Most Beloit Turner School District employees will get pay raises for the next school year, although the school board will consider readjusting raises for two administrators.

The Beloit Turner School Board approved a new pay structure earlier this month. The raises—designed in part to boost staff retention—apply to employees ranging from teachers and administrators to bus drivers and custodians.

“The board believes that we have been fiscally responsible and are in a good position to reward our staff accordingly,” school board President John Turner said. “Our teachers do a lot of collaborative and site-level work that leads to our students getting consistent, quality instruction.”

Overall, teachers will receive a 2.63% salary increases of up to $1,250 next school year.

The raises also apply to Superintendent Dennis McCarthy and Brad Boll, director of business services. Turner said the board wanted to increase their salaries to align with other area administrators.

The same consideration was applied to school principals.

McCarthy’s pay raise was approved June 8 on a 6-1 vote, Boll’s on a 5-2 vote. McCarthy is expected to earn $159,683 next school year, while Boll will receive roughly $21,000 more than his previous salary, bringing it to $126,630.

McCarthy said he appreciated the raises, but both he and Boll don’t feel comfortable accepting larger raises than their district co-workers—at least not all at once. McCarthy said he asked the board to consider alternatives, and the board is expected to discuss the issue again July 13.

Turner said the board “greatly appreciates” the work that Boll and McCarthy have done while remaining loyal to the district.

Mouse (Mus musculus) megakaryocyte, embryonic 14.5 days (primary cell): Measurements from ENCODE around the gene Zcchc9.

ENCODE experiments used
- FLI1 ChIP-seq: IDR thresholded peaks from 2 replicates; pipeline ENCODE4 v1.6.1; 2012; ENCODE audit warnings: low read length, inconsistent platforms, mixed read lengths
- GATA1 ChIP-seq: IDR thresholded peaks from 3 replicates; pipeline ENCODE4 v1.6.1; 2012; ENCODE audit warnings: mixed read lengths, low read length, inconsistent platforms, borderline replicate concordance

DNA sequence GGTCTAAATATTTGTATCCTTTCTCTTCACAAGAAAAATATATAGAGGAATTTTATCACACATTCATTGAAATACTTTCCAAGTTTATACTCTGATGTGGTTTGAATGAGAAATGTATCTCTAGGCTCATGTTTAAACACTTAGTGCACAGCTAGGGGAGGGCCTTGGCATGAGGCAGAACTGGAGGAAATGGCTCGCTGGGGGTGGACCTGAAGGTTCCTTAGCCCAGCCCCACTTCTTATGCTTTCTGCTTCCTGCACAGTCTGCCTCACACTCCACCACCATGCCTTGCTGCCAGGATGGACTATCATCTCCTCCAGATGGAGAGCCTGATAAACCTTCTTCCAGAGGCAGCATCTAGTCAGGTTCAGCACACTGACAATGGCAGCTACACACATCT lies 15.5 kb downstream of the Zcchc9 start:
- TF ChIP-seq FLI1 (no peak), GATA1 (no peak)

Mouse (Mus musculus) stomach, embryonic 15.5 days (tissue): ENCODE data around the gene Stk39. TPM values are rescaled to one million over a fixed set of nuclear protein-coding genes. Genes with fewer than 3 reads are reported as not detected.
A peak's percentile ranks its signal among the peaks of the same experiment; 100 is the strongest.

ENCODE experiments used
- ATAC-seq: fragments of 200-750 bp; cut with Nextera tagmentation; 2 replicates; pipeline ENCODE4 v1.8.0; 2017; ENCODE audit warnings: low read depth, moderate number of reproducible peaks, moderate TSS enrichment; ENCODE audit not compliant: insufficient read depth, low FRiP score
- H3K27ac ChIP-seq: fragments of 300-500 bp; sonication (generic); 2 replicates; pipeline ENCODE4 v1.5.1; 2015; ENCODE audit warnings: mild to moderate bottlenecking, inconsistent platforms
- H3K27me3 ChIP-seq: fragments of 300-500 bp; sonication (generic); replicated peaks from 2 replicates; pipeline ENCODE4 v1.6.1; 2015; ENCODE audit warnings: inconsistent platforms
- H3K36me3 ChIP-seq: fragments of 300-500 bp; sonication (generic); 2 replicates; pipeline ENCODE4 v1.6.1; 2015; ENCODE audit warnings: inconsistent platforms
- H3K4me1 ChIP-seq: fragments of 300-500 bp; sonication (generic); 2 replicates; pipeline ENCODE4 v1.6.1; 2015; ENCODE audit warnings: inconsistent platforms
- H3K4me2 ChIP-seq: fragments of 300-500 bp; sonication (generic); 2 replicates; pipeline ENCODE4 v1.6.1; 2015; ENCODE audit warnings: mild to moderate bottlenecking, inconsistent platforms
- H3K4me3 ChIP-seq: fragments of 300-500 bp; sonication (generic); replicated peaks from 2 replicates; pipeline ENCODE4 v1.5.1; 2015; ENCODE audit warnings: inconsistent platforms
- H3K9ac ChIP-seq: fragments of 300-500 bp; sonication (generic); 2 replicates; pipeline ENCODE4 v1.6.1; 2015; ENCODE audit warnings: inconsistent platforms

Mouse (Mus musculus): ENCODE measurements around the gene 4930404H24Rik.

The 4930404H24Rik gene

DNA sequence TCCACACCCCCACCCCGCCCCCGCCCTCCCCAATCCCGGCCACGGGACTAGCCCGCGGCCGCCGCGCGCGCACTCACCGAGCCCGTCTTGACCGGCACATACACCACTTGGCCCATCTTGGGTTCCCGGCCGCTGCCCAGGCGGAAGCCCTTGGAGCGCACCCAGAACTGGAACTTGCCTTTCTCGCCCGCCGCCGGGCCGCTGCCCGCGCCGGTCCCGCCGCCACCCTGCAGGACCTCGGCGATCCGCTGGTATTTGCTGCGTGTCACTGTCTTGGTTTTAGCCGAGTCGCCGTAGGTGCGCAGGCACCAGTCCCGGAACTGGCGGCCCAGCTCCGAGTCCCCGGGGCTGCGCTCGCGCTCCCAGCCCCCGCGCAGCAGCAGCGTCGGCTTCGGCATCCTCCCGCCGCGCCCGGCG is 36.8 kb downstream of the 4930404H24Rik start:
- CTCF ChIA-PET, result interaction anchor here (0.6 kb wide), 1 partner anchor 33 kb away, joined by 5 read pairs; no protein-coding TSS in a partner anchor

“The board is giving them the same percentage raise as other administrators,” he said. “The remaining increase will be a much needed wage adjustment to put their salary in the 75th to 80th percentile in the Rock Valley Conference.”

McCarthy said he respects the board’s decisions, although he had hoped his increase could have been parceled out over time.

The tax levy is expected to remain flat, as the board examined multiple budget scenarios to avoid burdening taxpayers, McCarthy said.

In an email, McCarthy said the district is concerned about the coronavirus pandemic affecting state funding for schools and is planning accordingly.

“The reality is statewide tax collections are down, and education is a large part of the state budget,” McCarthy said. “Therefore, we believe we have to prepare for what state legislators may decide to do. Unfortunately, there are some legislators out there who treat schools as a burden rather than the critical part of our communities we know they represent.”

McCarthy said district leaders hope lawmakers recognize the need for more school funding.

Among the raises approved by the board:

  • The district’s 104 teachers will receive a $1,000 raise for the 2020-21 school year, and they are eligible to earn an additional $250 if they complete a training seminar this summer. Overall, that amounts to a 2.63% salary increase. Teachers are paid $42,750 to $76,070.
  • Some teachers will receive larger increases as they pass milestones of three, six and nine years of working in the district.
  • Support staff will see an average salary bump of about 4.6% as the first step of their pay range rises from $14.34 per hour to $15 per hour. The district’s 120 support staffers include teacher aides, nutrition staff, buildings and grounds crews, secretaries and bus drivers.
  • The two elementary school principals will earn salaries of $105,303 for the next school year, which puts them in the 80th percentile of comparable positions.
  • The middle school principal will earn $110,421, which is slightly below the 80th percentile.
  • The high school principal will be paid $113,145, again slightly below the 80th percentile.
  • The pupil services director will make $102,716, below the 80th percentile.
  • The assistant principal, who works in the middle and high school, will earn $83,811.